To add to the airborne woes German Panzer Grenadiers come roaring down the road:
There begins a slogging match between the German armour and the anti-tank gunners. Bit by bit the guns are forced back, although remarkably take few casualties. For the Germans the cost is high and soon more tanks and half-tracks are burning:

The British Typhoons are about to be tasked with further targets when two German FW-190s appear on the scene. They down one of the Typhoons and force the remainder to withdraw:
To make matters worse a further German Panzer unit arrives that squeezes the airborne perimeter even further as the anti-tank gunners take more casualties:
But, remarkably the gunners fight on and soon more armour is burning in the valley, and the German armoured survivors withdraw:
Now, with bit of breathing space the allies concentrate on the beach landing, bringing in more tanks and infantry; however, the Germans are not finished yet as they mount a vigorous counter attack in an attempt to take the town:
The Germans come close to retaking the forward strong points:
But, soon come under fire from tanks and infantry newly arrived on the beach, who take heavy casualties themselves from the 88mm beyond the road:
Despite valiant efforts by the Germans the allied armour closely supported by infantry edges into the town:
On the allied left some Shermans from the initial landing successfully edge around the German flank, clearing some mortars before them:
 With the fighting continuing in the town, the Shermans move forwards and are soon in reach of the bridge:
German resistance on the left flank begins to crumble and the first allied tanks rumble over the bridge, connecting up with the airborne boys:
More troops enter the town as the Germans begin to surrender:
This proved to be an exciting and hard fought action.  The allies had a lot of luck and the airborne forces should have been overrun.

What a nice way to spend a bank holiday!



  1. Fantastic game - I remember the map well. Just the right time of year for it too.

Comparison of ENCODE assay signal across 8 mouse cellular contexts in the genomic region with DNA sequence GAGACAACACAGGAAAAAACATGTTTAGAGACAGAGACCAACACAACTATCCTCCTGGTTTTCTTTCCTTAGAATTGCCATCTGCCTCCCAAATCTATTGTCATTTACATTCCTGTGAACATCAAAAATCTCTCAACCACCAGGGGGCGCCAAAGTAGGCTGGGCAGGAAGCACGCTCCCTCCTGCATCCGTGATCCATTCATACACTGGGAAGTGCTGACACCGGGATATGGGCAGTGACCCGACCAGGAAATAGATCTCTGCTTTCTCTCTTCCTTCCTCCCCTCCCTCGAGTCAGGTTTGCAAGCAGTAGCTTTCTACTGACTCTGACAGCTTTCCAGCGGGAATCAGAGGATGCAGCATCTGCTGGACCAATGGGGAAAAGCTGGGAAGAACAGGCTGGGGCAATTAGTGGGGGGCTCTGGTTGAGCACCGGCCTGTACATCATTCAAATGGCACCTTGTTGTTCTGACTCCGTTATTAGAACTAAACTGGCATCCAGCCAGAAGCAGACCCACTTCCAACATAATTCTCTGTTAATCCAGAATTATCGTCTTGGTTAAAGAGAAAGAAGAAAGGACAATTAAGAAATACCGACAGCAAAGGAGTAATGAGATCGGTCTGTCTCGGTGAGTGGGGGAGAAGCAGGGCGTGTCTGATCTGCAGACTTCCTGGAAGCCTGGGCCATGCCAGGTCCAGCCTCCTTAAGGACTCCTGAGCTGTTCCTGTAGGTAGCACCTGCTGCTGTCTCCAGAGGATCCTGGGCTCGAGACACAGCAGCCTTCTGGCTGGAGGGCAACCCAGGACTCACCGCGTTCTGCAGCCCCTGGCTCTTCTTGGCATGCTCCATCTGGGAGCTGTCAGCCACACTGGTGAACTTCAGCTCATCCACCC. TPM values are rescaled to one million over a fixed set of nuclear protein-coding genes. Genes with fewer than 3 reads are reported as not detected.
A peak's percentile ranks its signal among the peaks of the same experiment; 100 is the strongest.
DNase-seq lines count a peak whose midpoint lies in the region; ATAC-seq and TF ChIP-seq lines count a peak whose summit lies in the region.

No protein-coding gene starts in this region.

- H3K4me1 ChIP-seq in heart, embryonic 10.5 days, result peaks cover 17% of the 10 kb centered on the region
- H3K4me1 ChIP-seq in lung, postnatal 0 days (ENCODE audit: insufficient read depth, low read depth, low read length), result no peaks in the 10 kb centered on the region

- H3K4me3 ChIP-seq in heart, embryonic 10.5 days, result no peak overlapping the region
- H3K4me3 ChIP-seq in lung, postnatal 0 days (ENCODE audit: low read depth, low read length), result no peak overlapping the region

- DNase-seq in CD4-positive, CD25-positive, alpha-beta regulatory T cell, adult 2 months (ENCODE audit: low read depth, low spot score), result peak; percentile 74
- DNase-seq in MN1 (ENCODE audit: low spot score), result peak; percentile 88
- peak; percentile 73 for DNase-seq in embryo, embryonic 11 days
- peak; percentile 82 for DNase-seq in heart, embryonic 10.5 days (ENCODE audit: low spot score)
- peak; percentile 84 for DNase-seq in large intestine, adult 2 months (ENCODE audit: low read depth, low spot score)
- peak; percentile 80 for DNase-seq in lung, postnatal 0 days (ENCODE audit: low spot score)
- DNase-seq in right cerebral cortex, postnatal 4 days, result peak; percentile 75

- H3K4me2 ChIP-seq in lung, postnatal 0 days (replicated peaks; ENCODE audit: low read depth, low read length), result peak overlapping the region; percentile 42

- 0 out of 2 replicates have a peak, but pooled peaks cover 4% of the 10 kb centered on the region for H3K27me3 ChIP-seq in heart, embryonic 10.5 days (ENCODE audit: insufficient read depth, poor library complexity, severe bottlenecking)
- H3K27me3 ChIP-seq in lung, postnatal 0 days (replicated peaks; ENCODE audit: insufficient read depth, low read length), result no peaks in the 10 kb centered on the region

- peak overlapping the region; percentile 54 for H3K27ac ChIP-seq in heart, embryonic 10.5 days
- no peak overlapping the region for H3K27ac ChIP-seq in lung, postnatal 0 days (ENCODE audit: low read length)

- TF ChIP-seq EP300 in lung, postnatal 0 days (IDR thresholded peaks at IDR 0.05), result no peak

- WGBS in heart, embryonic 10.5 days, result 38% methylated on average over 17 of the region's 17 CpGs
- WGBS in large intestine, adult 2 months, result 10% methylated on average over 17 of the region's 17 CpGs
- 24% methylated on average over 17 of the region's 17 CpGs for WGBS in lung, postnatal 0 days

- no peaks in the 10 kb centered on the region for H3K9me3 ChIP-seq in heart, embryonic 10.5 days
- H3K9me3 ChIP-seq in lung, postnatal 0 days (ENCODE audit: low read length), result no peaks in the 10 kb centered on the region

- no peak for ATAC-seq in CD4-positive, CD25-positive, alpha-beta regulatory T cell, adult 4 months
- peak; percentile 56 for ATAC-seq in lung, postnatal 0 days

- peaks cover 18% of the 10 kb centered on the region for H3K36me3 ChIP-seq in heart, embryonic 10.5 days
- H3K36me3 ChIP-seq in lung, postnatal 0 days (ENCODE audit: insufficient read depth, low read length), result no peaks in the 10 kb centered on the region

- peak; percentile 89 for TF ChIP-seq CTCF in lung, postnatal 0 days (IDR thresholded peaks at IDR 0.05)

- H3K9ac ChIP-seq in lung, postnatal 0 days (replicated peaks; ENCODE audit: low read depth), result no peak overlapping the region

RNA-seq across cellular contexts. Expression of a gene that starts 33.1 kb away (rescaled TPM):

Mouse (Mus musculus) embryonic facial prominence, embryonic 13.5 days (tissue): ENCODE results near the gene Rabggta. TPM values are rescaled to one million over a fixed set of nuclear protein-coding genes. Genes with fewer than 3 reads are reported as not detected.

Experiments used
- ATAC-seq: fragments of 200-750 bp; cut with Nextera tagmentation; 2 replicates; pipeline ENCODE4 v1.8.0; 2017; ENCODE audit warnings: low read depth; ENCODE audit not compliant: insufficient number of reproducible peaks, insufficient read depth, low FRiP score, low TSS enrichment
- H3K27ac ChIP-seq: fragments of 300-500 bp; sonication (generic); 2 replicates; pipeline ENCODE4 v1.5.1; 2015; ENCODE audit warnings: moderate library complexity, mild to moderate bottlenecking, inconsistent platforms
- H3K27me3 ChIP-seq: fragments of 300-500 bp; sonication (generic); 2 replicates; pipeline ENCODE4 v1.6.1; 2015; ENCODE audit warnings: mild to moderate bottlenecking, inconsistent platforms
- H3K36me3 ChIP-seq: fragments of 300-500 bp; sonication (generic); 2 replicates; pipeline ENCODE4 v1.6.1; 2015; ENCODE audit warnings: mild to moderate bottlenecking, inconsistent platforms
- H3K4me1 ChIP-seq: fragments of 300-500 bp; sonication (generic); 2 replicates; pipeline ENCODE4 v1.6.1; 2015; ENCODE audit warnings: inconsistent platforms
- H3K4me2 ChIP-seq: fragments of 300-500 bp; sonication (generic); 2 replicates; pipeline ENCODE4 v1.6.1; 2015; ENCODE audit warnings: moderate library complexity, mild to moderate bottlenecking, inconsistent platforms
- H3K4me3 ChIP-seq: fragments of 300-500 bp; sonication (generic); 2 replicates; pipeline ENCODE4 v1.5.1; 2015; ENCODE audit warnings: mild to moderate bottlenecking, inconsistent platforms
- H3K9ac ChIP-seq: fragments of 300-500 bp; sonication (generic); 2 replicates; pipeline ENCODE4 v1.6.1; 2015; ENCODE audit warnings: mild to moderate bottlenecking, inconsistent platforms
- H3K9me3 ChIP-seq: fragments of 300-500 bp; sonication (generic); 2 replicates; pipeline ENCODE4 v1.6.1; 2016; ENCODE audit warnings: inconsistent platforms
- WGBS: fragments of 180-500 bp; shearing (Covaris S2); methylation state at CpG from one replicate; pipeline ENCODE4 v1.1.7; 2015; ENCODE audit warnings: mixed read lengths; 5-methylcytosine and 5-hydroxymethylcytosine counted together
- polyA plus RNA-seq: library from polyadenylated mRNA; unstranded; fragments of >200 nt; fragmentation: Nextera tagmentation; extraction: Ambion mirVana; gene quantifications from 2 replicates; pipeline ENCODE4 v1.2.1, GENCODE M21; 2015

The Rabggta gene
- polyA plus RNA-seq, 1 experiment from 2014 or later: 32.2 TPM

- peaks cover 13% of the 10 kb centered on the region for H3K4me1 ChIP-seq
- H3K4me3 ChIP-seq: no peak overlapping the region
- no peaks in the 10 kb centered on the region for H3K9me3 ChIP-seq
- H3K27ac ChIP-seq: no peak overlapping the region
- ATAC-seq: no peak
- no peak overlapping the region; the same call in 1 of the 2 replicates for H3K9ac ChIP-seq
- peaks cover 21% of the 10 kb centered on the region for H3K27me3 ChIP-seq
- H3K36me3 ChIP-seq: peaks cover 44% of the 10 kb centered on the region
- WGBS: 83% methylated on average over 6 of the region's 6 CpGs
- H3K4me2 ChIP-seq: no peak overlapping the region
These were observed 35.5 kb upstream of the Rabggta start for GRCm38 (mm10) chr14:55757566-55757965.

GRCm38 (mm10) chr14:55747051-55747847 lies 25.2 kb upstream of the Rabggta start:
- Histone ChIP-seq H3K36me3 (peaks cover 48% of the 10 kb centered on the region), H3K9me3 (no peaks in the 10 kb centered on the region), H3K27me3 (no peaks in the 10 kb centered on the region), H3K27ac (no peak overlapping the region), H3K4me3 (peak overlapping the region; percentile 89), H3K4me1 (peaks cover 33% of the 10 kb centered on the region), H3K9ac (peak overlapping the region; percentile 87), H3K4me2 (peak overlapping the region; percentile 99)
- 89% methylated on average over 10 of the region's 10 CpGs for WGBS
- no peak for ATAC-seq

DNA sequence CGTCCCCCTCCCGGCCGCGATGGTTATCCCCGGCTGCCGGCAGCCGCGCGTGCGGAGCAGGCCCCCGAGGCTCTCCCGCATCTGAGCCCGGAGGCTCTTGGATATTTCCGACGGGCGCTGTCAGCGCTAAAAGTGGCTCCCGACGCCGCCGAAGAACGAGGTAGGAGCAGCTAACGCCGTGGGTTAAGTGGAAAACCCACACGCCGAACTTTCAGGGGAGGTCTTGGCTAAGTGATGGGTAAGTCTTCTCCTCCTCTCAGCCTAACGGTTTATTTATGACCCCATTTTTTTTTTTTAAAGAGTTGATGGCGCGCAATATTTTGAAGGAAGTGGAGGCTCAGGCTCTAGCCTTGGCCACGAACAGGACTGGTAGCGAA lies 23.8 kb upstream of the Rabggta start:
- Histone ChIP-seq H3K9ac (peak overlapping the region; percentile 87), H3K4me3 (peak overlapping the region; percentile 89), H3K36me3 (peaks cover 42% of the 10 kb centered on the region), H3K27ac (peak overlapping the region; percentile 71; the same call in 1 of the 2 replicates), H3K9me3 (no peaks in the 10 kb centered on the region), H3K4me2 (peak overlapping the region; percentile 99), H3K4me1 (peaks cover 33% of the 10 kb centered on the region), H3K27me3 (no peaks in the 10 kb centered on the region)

1. It is a well designed scenario. It also appears in Featherstone's book 'Battles With Model Tanks' with some slight changes.

  2. Bob I love the 1/300 versions of the Airfix Gun Emplacement and Coastal Defence Set. Are these scratchbuilds or are they available comercially somewhere?

    1. The defences are from Ian Kay at Irregular Miniatures. The landing craft are from the same source.

  3. Wonderful game and photos of the action as it unfolds.

    1. Had to keep reminding myself to take a picture as the action moved along!

  4. Not my favourite scale, but you sure make it look good!

    1. Not really mine either, but sometimes it is the only way to play out a really large or complex scenario.

  5. that seems to get a lot of game into the battlefield / table space and I think the angled positioning of the beaches really helps with that and is very hex friendly. Good reading, thanks for all the pictures and commentary.

    1. Hi Norm, the corner siting of the beach is a very clever idea in this scenario. I think you would need a massive table to play this out in, say 1/72 scale. Imagine trying to squeeze 10 Airfix landing craft onto the table!It would be quite a sight though.

  6. That looked great. I'd be interested in your modifications to Memoir 44. Did you basically just drop the command cards and use some sort command point dice instead?

    1. Hi Martin, I stopped using the cards as the 'board'is being played lengthways and I did not think it would work very well. I used dice to give me first move and number of action points for each side. the Germans received minus points initially to simulate their reaction time.

      I also developed rules for anti-tank guns, giving them a strength of two, infantry movement, but the same fire power as tanks. Airstrikes used 4 dice. Infantry without anti-tank guns can only engage tanks in adjacent hexes. Beach defences can be either infantry or artillery, with a strength of 2. This allows them to engage distant targets, but also defend against infantry attack. Anti-tank guns against infantry are vulnerable, with only one dice regardless of range. That's about it.

    2. Thanks, what dice did you use for action points, just a D6 or something more fancy? I'm interested because I'd like to use Memoir 44 for more historical actions, and some situations need to be a bit more free flowing. I've also done bolt ons for AT guns, mortars etc.

    3. On this occasion I used a D6, although I did consider an average dice - 2,3,3,4,4,5, which may have given a more even battle. In this action the Germans had rotten luck with the D6.

  7. Great game, it looks very enjoyable - thanks for sharing.